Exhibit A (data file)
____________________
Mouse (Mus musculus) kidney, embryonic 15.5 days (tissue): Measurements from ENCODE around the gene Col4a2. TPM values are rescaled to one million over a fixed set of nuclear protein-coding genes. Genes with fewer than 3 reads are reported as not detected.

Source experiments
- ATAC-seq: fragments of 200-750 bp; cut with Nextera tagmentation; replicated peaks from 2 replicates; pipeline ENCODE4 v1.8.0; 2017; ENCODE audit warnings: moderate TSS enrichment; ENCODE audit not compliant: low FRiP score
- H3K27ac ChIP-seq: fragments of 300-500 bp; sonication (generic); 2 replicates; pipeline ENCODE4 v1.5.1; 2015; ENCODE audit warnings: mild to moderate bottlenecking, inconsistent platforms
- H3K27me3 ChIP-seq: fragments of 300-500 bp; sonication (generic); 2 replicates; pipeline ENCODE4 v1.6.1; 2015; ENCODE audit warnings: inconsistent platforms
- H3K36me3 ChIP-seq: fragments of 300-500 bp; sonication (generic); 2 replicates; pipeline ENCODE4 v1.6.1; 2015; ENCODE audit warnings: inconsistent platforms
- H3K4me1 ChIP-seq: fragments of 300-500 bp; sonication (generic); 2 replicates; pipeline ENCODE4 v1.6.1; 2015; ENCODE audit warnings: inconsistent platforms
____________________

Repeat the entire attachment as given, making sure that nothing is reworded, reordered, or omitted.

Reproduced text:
Mouse (Mus musculus) kidney, embryonic 15.5 days (tissue): Measurements from ENCODE around the gene Col4a2. TPM values are rescaled to one million over a fixed set of nuclear protein-coding genes. Genes with fewer than 3 reads are reported as not detected.

Source experiments
- ATAC-seq: fragments of 200-750 bp; cut with Nextera tagmentation; replicated peaks from 2 replicates; pipeline ENCODE4 v1.8.0; 2017; ENCODE audit warnings: moderate TSS enrichment; ENCODE audit not compliant: low FRiP score
- H3K27ac ChIP-seq: fragments of 300-500 bp; sonication (generic); 2 replicates; pipeline ENCODE4 v1.5.1; 2015; ENCODE audit warnings: mild to moderate bottlenecking, inconsistent platforms
- H3K27me3 ChIP-seq: fragments of 300-500 bp; sonication (generic); 2 replicates; pipeline ENCODE4 v1.6.1; 2015; ENCODE audit warnings: inconsistent platforms
- H3K36me3 ChIP-seq: fragments of 300-500 bp; sonication (generic); 2 replicates; pipeline ENCODE4 v1.6.1; 2015; ENCODE audit warnings: inconsistent platforms
- H3K4me1 ChIP-seq: fragments of 300-500 bp; sonication (generic); 2 replicates; pipeline ENCODE4 v1.6.1; 2015; ENCODE audit warnings: inconsistent platforms